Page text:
The Federal Energy Regulatory Commission invited industry representatives to Washington, D.C., in July to talk about the electric utility industry's implementation of OASIS, or open-access, same-...
Electric Restructuring Legislation: Handicapping the 106th Congress
to pay income tax on revenues.
Not everyone agrees with Nipper.
"We think the Gorton bill is the extreme," says Ron Clements, government affairs director at the Edison Electric Institute. "The Gorton bill basically takes care of private use for them and does nothing for anybody else. It is a public power only bill."
The English bill also leans in favor of public power in dealing with generation and new transmission beyond the "fence," Clements says.
"The purpose of tax-exempt debt is to aid the people who live within the municipality," he says. "If you go outside to engage in a commercial marketing activity, that doesn't aid the people within the municipality. We're saying that's not a legitimate function. ¼ If they're not engaged in a legitimate government function, then they shouldn't be tax exempt."
The Matsui-Neal solution goes beyond the English bill. It says there should be no new tax-exempt debt for new generation or new transmission Clements says he thinks there is a compromise between public and private power. "We're not as hard line as, for example, the Murkowski bill on the bond recall stuff," he says. "We can live without bond recalls. With the right incentives, we could live with private use."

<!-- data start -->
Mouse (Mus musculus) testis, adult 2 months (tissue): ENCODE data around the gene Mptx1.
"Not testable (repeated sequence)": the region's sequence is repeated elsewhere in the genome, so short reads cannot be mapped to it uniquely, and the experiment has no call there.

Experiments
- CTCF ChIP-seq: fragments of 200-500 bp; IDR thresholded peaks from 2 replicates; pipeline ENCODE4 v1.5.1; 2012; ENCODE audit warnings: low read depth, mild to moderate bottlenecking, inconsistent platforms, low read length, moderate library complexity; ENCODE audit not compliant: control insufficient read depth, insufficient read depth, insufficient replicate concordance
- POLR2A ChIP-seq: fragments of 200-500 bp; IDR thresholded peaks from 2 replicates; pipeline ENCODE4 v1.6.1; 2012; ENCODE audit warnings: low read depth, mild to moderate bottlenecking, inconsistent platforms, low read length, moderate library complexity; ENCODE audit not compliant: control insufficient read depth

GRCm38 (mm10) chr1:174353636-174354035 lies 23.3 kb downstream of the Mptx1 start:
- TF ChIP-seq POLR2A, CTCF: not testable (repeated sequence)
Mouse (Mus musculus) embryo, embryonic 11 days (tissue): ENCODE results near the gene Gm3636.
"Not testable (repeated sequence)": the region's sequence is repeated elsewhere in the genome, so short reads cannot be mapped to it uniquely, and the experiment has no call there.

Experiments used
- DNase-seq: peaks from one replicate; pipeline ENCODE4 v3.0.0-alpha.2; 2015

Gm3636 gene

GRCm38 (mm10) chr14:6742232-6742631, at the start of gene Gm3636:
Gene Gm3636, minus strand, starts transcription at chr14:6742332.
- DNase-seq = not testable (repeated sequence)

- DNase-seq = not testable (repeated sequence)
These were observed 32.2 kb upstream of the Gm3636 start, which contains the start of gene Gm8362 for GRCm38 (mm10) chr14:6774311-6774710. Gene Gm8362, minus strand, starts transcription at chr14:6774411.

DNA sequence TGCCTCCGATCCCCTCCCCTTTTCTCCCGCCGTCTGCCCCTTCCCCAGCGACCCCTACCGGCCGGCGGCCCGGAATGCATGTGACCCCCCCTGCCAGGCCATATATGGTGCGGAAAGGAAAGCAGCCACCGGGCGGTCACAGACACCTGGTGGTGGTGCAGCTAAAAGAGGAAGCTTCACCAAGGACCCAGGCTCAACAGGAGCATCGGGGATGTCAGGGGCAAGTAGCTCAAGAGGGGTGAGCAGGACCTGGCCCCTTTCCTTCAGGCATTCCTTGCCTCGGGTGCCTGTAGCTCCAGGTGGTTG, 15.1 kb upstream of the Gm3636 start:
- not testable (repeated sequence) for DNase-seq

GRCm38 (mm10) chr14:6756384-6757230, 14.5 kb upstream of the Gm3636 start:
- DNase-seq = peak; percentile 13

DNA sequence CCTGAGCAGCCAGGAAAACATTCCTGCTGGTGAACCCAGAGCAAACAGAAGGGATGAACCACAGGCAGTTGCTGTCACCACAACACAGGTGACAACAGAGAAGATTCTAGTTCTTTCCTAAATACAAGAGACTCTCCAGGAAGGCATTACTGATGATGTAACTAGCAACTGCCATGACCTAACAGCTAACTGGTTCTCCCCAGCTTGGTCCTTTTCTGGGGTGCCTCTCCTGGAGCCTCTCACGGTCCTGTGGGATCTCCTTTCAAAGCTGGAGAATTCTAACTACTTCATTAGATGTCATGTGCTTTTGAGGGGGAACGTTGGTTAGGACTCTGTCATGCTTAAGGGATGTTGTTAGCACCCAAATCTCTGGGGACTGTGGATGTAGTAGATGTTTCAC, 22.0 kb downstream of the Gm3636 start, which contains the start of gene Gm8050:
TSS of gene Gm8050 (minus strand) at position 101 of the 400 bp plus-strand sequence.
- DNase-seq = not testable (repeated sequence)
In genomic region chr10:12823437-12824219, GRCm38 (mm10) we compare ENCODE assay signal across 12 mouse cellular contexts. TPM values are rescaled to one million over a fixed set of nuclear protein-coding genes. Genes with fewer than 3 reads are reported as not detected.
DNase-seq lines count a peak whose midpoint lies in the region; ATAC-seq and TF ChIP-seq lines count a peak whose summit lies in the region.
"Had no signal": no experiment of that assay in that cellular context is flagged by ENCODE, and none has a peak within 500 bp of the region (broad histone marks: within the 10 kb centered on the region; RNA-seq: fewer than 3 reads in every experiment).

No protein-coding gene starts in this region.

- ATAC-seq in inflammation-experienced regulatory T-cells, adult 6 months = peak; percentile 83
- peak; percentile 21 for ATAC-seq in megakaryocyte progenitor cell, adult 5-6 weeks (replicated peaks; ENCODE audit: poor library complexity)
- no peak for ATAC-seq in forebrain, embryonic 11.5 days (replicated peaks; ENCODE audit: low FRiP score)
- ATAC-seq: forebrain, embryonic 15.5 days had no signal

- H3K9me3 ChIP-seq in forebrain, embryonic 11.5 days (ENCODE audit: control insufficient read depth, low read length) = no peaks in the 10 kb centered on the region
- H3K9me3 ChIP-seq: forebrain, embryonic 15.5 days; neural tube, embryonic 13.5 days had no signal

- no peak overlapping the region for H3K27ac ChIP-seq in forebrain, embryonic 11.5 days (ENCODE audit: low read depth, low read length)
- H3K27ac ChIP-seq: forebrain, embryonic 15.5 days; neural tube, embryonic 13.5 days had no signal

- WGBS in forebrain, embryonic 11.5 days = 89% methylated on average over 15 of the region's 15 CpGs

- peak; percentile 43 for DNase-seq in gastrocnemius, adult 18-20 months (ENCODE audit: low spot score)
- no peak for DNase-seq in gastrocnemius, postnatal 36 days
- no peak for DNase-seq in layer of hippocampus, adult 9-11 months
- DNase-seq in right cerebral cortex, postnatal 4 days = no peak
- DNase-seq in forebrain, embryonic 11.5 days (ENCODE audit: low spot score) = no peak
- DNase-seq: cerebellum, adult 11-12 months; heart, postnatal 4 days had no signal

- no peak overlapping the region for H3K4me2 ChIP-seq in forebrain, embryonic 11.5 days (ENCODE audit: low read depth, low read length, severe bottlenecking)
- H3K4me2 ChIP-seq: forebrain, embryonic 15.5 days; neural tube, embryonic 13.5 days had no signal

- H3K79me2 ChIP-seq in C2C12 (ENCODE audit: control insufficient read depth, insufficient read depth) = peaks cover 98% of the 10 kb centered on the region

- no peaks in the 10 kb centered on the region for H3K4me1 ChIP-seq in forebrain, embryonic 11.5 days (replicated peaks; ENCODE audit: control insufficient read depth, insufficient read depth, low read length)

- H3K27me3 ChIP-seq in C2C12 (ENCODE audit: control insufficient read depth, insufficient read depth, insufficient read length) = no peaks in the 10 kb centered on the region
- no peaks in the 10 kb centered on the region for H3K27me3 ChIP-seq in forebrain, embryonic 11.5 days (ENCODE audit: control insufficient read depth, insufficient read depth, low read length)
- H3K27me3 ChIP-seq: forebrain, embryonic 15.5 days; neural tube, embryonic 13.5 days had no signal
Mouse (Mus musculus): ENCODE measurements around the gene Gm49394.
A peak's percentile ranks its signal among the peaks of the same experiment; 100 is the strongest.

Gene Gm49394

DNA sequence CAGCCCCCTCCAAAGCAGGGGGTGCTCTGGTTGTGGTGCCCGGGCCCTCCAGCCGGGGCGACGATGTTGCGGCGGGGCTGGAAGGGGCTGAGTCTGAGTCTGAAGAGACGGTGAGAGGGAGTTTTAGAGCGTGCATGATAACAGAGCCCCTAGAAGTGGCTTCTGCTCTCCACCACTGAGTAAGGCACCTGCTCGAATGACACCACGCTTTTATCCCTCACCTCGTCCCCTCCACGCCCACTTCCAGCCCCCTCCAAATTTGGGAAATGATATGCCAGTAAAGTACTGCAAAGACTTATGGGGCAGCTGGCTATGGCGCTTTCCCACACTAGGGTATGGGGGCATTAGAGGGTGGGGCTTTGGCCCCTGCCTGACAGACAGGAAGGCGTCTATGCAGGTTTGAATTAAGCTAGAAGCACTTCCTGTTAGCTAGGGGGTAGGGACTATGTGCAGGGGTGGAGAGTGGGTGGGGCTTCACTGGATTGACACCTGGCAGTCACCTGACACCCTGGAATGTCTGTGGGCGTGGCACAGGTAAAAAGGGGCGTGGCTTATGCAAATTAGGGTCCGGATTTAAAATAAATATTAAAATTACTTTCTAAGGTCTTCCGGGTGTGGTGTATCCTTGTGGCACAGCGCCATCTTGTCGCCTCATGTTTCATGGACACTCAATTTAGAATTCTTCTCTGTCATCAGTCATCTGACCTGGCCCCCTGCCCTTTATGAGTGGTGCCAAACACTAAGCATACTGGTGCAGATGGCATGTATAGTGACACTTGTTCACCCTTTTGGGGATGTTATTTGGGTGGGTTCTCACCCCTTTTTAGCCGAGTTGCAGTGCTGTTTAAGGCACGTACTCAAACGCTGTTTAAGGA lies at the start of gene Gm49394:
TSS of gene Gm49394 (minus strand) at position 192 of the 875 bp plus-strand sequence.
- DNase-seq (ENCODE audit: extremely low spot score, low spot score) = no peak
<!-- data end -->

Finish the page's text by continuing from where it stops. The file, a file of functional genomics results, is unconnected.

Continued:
But that doesn't mean agreeing that tax-exempt bonds should have no private use restrictions applicable to them. "That is a major, major fix for the munis," he says. "That's what the Gorton bill does.
"What we're saying is you've got to give us some income tax relief. We can't go out and compete with somebody that doesn't pay taxes and be a competitor."
Nipper says over the past year, there has been more debate on private use and EEI has come to see, if not agree, that it is a legitimate problem.
"They still don't want it fixed the same way we do," he says. "But they're not as hard a line now as a year ago."
He said he is encouraged to see that IOUs' only complaints, though not minor, are related to transmission and income tax. "We have no intention of supporting a proposal that would tax municipal revenues," he insists. "But I think the fact that they've narrowed their complaints ¼ signals that they've moved in our direction."
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